"For the ninth year, International Policy Network (IPN) is accepting submissions for its annual Bastiat Prize for Journalism. The Prize is open to writers anywhere in the world whose published articles eloquently and wittily explain, promote and defend the principles and institutions of the free society.
Submissions must be received on or before 30 June 2010.
In addition to the Bastiat Prize for Journalism (First - $10,000; Second - $4,000; Third - $1,000), we are again awarding the Bastiat Prize for Online Journalism (first prize only, $3,000). Entrants are allowed to compete in just one (not both) of the competitions."
"Yet when asked, 9 out of 10 Ph.D.s admitted that if they had to start their careers all over again, they would still get a Ph.D., with or without a tenure-track job at the end of the process. I repeat: in full awareness of the anguish and poverty ahead, they would choose to do it again.
Would you, dear and candid reader? Would I?
Reading the responses actually took me by surprise. I expected to find more bitterness from my fellow under- or unemployed Ph.D.s. Instead of the hurt, angry feelings of a scorned lover, I discovered acceptance and fortitude in the face of a love largely unrequited. Simply put, this was love for love's sake (with the added bonus of books)."
"That's the question posed in the movie Talladega Nights: The Ballad of Ricky Bobby. Ricky Bobby wants to go fast and thinks that driving NASCAR fits the bill. Now that is a comedy for the general public, and to the general public, NASCAR is fast. For scientists, and science fiction fans, however, that's a ridiculous position.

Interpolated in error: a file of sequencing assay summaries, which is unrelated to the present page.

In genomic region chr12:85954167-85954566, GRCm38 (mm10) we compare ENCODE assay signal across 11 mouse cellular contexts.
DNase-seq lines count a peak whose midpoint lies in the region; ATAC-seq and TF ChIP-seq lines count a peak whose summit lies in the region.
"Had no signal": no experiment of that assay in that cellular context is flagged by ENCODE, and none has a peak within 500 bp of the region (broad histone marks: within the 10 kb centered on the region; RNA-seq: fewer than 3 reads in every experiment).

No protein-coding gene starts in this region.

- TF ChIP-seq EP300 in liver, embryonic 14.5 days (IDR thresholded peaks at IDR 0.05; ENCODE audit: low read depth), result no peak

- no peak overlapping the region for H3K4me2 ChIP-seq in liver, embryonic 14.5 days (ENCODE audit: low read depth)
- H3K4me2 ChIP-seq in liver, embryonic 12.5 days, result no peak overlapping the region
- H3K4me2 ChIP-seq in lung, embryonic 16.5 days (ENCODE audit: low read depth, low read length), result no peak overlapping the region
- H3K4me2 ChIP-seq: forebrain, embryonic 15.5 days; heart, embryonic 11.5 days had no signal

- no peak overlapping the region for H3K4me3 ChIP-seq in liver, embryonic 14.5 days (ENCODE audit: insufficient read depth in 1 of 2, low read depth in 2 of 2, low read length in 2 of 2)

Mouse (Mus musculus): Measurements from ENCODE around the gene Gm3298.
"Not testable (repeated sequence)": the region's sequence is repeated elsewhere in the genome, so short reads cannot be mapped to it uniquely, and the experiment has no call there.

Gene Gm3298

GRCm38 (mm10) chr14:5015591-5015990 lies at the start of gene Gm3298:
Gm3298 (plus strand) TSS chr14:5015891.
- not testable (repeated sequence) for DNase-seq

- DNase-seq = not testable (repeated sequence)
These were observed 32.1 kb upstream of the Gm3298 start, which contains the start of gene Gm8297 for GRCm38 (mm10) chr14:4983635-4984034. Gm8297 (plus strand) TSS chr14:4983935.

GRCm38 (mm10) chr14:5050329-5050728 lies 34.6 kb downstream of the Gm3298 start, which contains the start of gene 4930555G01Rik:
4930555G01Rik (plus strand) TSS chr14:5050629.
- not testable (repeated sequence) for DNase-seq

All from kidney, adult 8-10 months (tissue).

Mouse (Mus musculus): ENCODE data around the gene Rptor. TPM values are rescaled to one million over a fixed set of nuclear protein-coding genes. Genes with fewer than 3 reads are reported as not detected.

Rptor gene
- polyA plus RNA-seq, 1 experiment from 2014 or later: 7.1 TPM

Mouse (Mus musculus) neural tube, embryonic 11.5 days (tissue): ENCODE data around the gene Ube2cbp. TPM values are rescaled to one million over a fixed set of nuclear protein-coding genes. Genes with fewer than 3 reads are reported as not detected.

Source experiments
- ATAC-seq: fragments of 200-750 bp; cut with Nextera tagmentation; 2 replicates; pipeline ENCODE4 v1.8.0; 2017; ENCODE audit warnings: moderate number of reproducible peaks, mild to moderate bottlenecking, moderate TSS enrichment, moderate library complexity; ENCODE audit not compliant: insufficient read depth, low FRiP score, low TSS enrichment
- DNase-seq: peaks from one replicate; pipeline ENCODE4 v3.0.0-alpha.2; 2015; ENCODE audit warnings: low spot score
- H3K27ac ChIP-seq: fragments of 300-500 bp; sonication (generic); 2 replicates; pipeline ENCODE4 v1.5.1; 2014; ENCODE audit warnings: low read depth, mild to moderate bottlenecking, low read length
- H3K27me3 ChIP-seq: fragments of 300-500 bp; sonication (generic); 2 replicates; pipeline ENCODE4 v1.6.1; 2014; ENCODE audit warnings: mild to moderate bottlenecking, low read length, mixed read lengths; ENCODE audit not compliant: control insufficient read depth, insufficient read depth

So, what is fast, then? And how fast can we go?"
"A pair of papers just out show a mysterious absence of acetylene on Saturn's moon Titan.
Combined with a net flux of molecular hydrogen to the surface, this provides a tantalizing hint that there might be biochemistry taking place, with methane as the working fluid and hydrogen and acetylene as the primary energy source in a reductive metabolism."
"Maybe World Science Festival will have a panel on whether science is compatible with religion next year. And an Affirmative Atheist or two should be on that panel if they do. But this year, they're having a different conversation, and it's a fine conversation to have. Lots of scientists are religious. At least a third of working scientists are theists, half partake of religious ceremonies, and even some atheist scientists feel that spirituality is important to their lives. A general audience is interested in finding out how scientists who navigate those waters do so. This panel is for that audience, and it isn't clear what an Affirmative Atheist would add to that discussion."